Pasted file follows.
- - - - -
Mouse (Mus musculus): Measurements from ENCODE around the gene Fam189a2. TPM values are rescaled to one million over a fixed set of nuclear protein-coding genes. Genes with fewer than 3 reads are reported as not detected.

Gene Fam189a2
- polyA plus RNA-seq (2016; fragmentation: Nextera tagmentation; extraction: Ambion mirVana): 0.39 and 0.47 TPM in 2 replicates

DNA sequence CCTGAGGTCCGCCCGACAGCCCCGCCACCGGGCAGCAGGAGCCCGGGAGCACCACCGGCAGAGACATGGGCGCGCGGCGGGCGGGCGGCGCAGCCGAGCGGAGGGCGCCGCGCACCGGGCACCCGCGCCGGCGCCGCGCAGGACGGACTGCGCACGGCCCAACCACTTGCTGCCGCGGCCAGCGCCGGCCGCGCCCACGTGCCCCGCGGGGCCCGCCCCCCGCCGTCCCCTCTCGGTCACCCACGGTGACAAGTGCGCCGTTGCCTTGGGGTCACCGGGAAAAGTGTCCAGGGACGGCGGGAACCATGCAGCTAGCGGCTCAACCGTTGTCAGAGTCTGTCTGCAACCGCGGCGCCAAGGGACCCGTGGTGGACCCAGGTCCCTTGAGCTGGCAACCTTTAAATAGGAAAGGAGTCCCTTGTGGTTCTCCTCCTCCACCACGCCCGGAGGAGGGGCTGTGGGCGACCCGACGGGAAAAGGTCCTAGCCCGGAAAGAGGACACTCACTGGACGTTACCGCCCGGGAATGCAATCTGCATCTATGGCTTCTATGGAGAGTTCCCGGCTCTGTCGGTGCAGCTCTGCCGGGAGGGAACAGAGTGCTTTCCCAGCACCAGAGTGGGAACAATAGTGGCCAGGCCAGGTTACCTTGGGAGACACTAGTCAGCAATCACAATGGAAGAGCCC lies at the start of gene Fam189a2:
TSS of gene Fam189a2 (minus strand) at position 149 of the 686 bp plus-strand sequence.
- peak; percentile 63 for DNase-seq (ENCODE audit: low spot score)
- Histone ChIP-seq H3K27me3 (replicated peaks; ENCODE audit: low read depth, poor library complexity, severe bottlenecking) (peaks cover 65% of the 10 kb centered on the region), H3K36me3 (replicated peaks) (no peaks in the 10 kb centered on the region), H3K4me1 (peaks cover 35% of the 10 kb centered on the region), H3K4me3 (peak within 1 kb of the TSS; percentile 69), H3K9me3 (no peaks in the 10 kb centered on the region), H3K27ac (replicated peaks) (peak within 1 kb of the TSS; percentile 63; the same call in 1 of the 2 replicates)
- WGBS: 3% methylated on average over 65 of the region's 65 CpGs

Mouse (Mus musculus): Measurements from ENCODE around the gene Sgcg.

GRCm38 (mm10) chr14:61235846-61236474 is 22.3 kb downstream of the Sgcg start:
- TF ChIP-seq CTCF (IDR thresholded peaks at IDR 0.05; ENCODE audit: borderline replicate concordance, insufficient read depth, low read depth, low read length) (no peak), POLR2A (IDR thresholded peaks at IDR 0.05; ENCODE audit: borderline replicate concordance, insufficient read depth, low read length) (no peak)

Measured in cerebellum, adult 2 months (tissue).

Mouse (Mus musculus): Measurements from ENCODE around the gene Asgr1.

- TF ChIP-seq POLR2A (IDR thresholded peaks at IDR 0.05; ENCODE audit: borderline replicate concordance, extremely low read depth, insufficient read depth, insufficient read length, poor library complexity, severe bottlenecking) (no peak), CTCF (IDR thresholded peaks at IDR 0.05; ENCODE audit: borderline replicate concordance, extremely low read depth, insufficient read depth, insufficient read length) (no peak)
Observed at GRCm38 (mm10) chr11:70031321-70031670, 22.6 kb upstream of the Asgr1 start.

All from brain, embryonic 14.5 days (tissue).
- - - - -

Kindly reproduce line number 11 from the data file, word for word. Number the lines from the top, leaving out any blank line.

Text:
- TF ChIP-seq CTCF (IDR thresholded peaks at IDR 0.05; ENCODE audit: borderline replicate concordance, insufficient read depth, low read depth, low read length) (no peak), POLR2A (IDR thresholded peaks at IDR 0.05; ENCODE audit: borderline replicate concordance, insufficient read depth, low read length) (no peak)